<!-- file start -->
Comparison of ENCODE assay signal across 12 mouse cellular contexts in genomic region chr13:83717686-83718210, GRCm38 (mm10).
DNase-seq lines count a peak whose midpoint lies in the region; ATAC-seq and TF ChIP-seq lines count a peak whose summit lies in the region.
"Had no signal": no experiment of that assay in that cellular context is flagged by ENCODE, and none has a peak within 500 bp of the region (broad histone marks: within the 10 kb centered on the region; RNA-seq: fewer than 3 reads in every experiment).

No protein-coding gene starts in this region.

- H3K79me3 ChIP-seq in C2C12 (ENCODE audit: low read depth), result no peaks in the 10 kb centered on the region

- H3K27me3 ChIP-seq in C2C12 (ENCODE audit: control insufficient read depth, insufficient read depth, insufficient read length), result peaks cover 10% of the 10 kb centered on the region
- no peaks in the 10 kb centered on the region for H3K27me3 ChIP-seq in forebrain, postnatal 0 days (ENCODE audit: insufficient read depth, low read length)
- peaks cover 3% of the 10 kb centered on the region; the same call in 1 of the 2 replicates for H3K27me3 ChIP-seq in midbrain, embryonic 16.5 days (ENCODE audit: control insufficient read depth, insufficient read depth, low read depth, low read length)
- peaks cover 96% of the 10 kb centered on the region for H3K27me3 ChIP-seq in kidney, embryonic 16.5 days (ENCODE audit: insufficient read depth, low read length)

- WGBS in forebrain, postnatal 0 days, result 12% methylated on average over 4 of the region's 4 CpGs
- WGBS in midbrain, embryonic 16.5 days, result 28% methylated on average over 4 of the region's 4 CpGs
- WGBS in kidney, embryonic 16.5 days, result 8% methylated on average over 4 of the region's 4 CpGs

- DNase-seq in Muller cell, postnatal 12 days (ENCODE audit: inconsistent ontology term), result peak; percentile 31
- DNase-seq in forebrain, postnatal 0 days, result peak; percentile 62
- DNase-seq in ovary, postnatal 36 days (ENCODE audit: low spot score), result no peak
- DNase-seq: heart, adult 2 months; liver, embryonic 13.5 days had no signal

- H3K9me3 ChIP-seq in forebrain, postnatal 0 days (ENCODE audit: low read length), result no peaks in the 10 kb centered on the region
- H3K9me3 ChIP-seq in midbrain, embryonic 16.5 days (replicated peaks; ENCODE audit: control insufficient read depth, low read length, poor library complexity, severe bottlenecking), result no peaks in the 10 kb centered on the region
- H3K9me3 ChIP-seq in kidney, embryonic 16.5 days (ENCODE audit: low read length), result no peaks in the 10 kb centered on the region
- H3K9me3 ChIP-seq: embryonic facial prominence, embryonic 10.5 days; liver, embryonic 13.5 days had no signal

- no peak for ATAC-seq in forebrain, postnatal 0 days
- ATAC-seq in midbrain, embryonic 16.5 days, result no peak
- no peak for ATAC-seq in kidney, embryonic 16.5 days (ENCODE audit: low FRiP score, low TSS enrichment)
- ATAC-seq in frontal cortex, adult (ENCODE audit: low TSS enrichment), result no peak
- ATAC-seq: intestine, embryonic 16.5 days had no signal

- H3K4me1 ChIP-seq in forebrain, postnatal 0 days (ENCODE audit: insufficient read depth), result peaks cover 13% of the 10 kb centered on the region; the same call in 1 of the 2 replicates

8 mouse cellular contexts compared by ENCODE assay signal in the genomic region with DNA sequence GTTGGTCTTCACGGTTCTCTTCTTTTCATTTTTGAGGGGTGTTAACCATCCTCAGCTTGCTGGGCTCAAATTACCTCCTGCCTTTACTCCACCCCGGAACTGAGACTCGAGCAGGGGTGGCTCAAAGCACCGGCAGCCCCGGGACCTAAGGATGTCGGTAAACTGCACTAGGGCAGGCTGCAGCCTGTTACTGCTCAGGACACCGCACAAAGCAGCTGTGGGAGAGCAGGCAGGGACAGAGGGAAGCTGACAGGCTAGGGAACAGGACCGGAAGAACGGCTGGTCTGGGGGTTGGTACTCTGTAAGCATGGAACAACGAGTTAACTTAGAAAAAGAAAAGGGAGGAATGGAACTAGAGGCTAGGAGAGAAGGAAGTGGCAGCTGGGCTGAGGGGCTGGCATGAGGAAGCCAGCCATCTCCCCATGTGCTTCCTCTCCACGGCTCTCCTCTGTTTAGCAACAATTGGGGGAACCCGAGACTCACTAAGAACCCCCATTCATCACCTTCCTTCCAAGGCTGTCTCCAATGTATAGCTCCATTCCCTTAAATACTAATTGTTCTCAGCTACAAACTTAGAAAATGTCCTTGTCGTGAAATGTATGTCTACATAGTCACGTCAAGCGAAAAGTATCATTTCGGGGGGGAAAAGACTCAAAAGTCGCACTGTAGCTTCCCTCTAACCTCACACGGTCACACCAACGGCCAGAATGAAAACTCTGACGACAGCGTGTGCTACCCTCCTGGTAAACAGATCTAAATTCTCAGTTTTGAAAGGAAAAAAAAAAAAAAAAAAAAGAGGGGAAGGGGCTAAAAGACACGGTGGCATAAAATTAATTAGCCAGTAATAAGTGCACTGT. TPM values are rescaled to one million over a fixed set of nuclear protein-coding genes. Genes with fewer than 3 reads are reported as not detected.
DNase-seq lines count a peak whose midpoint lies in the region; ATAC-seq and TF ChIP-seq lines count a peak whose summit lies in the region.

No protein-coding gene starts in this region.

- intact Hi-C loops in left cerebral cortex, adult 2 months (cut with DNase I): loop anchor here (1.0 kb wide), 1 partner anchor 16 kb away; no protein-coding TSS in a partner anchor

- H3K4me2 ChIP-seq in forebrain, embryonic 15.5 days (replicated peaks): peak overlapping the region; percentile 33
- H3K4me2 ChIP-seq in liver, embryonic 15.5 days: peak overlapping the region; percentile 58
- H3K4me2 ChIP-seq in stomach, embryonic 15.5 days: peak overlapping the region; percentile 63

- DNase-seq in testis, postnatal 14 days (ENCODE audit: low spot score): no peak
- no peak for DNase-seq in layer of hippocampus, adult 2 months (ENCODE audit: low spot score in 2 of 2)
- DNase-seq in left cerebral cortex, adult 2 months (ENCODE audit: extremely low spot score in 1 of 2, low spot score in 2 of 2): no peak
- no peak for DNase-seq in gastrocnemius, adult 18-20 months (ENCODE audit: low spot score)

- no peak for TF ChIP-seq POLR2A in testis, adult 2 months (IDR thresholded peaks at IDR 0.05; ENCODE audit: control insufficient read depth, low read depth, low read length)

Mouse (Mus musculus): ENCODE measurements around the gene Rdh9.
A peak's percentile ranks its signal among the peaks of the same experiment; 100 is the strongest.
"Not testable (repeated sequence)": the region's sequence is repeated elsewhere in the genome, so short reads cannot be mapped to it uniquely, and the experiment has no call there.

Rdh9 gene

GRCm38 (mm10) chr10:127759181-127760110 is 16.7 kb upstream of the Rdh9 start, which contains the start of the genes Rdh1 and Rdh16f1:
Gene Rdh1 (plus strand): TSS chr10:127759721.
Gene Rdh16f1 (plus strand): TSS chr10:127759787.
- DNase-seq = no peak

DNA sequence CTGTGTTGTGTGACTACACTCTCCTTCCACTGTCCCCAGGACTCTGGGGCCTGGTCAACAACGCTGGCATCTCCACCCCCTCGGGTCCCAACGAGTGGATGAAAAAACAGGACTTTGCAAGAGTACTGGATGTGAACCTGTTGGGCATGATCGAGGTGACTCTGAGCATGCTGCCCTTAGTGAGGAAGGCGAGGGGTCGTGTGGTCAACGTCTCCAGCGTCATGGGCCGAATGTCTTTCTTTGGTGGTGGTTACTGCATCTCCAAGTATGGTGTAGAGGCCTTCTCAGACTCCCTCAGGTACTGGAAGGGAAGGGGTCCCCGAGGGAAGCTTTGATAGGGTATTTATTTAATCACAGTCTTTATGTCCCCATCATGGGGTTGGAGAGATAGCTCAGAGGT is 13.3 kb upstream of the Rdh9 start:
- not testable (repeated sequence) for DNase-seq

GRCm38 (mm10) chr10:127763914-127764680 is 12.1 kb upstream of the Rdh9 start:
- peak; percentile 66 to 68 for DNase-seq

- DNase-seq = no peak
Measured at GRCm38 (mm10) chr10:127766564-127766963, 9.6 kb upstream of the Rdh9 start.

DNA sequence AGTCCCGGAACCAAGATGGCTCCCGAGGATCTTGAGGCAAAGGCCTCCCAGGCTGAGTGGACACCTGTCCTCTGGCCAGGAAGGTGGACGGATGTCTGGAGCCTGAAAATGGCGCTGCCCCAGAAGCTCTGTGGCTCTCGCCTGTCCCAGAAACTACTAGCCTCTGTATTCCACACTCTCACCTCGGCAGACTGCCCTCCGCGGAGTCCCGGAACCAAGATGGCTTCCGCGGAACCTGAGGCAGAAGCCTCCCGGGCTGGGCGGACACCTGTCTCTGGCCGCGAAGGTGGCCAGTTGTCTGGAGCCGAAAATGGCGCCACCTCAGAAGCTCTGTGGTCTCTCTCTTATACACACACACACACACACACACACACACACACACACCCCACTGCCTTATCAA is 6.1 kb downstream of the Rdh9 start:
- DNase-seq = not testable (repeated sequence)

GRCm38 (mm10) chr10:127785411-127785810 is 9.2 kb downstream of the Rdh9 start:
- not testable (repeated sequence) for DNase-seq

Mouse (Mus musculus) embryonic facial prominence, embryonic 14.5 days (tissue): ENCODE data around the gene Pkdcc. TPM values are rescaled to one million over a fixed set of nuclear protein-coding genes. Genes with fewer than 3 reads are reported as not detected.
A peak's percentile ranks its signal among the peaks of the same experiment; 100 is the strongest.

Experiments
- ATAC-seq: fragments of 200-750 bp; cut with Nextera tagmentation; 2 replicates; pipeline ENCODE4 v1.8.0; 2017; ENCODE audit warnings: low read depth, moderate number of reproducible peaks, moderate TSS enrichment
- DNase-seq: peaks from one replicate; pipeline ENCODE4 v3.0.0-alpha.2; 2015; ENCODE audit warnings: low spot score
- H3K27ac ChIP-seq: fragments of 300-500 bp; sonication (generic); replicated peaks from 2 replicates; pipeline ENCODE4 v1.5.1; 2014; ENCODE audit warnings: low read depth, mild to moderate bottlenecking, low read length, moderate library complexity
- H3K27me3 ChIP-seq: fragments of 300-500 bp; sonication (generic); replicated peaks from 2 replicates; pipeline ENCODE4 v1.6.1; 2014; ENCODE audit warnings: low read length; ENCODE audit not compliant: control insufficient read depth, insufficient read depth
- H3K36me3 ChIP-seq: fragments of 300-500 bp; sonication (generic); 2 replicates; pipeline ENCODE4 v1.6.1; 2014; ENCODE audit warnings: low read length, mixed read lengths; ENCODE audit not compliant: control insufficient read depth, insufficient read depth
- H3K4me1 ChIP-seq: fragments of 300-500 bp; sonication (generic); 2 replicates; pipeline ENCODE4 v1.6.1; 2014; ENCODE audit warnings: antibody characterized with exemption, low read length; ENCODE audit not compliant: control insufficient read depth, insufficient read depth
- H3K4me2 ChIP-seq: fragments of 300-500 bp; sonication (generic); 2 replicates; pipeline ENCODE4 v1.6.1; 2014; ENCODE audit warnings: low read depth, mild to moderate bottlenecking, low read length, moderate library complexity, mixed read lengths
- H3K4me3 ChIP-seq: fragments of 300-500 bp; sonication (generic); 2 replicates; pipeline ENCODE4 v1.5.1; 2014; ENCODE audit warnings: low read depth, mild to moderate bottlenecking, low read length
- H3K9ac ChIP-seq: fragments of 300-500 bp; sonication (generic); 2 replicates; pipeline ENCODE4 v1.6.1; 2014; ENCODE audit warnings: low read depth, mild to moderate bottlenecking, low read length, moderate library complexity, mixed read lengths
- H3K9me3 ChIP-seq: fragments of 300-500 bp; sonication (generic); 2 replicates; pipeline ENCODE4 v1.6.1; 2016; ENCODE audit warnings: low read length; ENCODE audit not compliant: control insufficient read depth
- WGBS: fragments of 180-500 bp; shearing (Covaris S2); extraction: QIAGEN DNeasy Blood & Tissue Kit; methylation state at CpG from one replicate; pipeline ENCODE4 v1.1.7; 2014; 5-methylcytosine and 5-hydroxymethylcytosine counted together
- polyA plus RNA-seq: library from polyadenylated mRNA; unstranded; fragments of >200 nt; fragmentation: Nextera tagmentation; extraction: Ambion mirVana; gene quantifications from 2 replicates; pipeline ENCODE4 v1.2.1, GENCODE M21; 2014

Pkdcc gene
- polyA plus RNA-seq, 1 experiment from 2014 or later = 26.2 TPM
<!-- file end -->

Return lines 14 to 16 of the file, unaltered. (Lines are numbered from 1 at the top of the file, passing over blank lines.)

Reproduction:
- DNase-seq in forebrain, postnatal 0 days, result peak; percentile 62
- DNase-seq in ovary, postnatal 36 days (ENCODE audit: low spot score), result no peak
- DNase-seq: heart, adult 2 months; liver, embryonic 13.5 days had no signal